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How to Prepare People with Disabilities for Independence Day Fireworks

A longstanding tradition, fireworks are set off annually in celebration of Independence Day. Many Americans love the festive, colorful bursts but others — including some people with disabilities like autism, PTSD and sensory-processing disorder — dread the sights and sounds that burst on the 4th of July. Here’s how to prepare people with disabilities for Independence Day fireworks.

5 Tips to Prepare for Independence Day Fireworks

  1. Communicate the Change in Routine

Routines help to provide the framework for one’s day. And, for those who need to avoid overstimulation and/or minimize sensory experiences, routines allow one to lessen anxiety. For autistics and people with other special needs, a change in routine can be especially troublesome. Plan to:

  • Start communicating the upcoming change a few days in advance. Discuss the schedule for the day, what will happen during the change (including details about the fireworks display) and what break options may be available.
  • Integrate a variety of effective communication methods, such as videos, pictures, stories, etc. of fireworks to help illustrate what is expected on Independence Day.
  1. Integrate Calming Elements

  • Because nature is calming for many people, get some fresh air and outdoor time on the 4th of July well before fireworks are expected to go off in the evening.
  • If physical activity is also a go-to calming strategy, be sure to exercise on Independence Day.
  • Also practice relaxing breath exercises, positive self-talk, meditation and similar strategies beforehand.
tips to prepare people with autism for fireworks; boy holding firecrackers
  1. Minimize Overstimulation

  • You may not know if and when fireworks will go off in your neighborhood or in close proximity, so consider remaining indoors at home (if best) with a plan.
  • Whether you watch from a window or outdoors at an organized event with a robust fireworks display, provide sunglasses to minimize stimulation from light.
  • Similarly, offer earplugs or noise-canceling headphones to lessen startling noises. Consider playing white noise to offset unfamiliar sounds.
  • Also incorporate comforting items, such as a weighted blanket, compression vest, a child’s lovie toy, favorite sensory-friendly clothing, etc.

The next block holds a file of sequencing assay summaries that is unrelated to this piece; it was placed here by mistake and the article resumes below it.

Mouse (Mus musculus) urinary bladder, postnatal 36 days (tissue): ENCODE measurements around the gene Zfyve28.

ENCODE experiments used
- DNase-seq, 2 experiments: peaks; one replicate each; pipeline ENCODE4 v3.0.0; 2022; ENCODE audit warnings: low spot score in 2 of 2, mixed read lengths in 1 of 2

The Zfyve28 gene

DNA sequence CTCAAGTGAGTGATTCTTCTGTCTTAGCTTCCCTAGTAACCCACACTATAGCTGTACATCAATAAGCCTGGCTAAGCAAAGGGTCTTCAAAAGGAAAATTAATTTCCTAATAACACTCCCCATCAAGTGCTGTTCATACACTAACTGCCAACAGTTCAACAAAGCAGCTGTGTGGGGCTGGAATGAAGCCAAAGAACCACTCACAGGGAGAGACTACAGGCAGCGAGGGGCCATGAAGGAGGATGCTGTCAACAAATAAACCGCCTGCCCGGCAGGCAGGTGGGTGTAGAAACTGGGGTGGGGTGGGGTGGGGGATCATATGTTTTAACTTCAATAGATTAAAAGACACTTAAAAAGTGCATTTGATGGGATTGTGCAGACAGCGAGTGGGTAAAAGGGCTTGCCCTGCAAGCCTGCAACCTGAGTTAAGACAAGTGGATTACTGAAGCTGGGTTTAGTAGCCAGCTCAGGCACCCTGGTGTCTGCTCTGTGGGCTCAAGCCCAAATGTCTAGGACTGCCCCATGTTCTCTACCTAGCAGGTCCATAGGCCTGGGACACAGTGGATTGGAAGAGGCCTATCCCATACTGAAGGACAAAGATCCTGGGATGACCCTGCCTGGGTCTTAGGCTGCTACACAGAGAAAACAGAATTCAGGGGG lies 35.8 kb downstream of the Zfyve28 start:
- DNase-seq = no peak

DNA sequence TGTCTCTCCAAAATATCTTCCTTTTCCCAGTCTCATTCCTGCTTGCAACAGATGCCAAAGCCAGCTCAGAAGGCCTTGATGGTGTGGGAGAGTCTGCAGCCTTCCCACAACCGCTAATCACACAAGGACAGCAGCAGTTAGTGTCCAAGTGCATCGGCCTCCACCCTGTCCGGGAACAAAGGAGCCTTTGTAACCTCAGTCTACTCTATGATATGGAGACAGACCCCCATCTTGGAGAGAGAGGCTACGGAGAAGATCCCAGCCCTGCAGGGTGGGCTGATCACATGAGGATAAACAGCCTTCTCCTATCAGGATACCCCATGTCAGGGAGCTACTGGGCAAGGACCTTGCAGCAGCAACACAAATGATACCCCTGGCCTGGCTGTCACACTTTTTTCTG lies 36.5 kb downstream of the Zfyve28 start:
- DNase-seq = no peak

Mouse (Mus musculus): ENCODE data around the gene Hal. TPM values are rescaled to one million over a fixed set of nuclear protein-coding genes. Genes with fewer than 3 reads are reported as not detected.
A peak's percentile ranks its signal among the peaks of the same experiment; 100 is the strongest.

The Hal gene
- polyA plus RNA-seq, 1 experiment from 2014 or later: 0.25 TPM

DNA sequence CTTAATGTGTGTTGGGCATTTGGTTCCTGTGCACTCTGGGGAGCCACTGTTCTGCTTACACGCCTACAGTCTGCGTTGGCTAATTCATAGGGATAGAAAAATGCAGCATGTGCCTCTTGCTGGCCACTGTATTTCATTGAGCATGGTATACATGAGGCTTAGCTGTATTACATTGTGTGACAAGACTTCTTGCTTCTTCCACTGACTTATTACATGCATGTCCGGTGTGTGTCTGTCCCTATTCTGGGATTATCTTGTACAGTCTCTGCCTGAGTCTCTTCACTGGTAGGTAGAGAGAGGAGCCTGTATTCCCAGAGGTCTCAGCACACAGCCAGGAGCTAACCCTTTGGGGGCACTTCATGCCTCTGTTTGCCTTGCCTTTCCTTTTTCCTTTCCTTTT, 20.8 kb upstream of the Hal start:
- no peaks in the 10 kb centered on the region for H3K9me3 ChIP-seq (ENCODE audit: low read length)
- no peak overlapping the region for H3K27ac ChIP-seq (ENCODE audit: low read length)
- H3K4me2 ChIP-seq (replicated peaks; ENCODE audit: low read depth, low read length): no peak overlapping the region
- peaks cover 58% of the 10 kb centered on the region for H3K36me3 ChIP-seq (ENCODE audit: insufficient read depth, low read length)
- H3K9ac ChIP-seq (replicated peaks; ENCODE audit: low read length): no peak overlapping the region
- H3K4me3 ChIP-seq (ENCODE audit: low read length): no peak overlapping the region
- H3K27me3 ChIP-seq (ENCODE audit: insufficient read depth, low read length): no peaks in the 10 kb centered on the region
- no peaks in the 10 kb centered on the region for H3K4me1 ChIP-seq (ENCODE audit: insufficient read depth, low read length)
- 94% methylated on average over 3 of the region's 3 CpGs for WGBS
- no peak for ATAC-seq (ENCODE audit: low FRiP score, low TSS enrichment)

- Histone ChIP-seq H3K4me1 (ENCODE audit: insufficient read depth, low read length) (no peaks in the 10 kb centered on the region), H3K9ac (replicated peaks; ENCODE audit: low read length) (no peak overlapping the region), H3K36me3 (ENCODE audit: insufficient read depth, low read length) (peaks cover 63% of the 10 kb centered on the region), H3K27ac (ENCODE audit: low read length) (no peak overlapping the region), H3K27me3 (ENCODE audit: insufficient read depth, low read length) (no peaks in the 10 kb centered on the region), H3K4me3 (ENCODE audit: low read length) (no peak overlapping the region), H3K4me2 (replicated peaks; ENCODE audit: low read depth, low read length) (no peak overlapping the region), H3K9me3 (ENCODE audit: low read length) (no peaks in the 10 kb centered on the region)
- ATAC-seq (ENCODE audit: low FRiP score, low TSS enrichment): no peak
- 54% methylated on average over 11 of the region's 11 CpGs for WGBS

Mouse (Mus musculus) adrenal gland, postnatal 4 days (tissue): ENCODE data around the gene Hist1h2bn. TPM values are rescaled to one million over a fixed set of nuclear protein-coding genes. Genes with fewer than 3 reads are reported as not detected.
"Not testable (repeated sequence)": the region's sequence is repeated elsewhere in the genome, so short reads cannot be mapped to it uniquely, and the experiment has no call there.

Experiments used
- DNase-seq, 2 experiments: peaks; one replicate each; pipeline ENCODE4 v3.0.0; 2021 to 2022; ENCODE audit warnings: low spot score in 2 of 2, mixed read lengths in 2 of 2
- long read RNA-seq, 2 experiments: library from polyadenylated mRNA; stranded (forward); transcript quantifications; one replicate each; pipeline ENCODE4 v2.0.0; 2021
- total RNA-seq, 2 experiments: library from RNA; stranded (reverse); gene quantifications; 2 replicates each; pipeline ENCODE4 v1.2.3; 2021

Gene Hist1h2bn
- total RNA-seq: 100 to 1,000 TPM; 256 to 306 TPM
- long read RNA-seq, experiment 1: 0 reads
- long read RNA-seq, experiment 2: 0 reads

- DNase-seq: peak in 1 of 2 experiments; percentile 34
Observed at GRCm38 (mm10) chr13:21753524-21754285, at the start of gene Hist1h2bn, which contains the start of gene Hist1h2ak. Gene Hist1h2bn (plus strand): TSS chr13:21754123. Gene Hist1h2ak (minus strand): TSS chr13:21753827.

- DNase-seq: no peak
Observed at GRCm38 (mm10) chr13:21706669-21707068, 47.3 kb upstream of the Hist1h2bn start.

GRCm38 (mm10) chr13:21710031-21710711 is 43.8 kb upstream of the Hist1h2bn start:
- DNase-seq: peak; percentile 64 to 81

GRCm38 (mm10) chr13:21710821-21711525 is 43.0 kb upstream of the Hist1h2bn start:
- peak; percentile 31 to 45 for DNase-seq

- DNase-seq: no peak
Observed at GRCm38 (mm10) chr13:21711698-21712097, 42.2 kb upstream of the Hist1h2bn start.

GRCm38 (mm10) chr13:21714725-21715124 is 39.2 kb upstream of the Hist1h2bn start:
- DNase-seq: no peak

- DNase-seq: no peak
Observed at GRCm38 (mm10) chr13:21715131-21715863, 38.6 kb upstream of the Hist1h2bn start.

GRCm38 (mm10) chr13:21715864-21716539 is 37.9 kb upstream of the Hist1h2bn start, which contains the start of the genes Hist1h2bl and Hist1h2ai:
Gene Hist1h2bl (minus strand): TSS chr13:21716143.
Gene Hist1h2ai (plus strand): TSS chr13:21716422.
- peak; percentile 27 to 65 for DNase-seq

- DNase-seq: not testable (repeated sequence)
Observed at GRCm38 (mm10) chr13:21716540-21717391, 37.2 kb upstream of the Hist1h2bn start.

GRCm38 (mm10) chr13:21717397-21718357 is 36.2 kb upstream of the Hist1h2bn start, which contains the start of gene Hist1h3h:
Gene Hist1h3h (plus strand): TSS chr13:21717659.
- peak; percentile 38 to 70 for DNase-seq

1. Real-Time Reminders

  • Unlike New Year’s Eve when fireworks are mostly ignited around midnight, Independence Day fireworks can go off for a lengthier duration of time. Proactively remind those with special needs of what’s to come and, if helpful, count down to specific transitions and/or changes.
  • Prompt your loved one with autism, PTSD or special needs to communicate if he/she/they needs a break during the stimulating activity.
  1. Backup Plan at the Ready

  • Evaluate the exit plan prior to arrival at an event. Should fireworks (or any activity) be too much to enjoy, will you be able to leave the area quickly and safely?
  • If attending a fireworks show isn’t enjoyable, do you have an alternate activity option to pivot to?
  • If needed, have prescribed anti-anxiety medication accessible.
Veteran, in wheelchair with American flag, ponders how to prepare people with disabilities for Independence day fireworks

Safety Tips to Prepare People of All Abilities for Fireworks

Aside from triggering people with autism, PTSD and sensory issues, fireworks can also be extremely dangerous for people of all abilities. In fact, the National Fire Protection Association reports that emergency rooms treat roughly 13,000 people for firework-related injuries each year, including burns on the hands, fingers, head, face, legs and eyes. These burns can range from mild to severe — and can be debilitating or life-threatening.

To avoid the risk of debilitating injury, note that:

  • It’s best to attend a professionally-run fireworks display hosted by trained, experienced personnel (rather than risky at-home use).
  • If you plan to ignite fireworks at home, be sure to use legal fireworks! Some fireworks are deemed illegal for personal use because of the serious risk of danger.
  • Light fireworks outdoors, ideally on a flat, concrete surface away from grass or flammable items. Choose a spot away from houses, cars, spectator areas, etc.
  • Note that flaming hot sparklers can also cause injury to children with and without disabilities. Opt for safer alternatives for youngsters, such as glow sticks.
  • Read and follow directions noted on firework product labels.
  • Have a bucket of water handy to dispose of used fireworks.
  • Also have a fire extinguisher, first aid kit and cell phone (to call for help) at the ready in case of emergency.

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Nancy DeVault
Nancy is the managing editor of AmeriDisability. She is an award-winning storyteller passionate about health and happiness.

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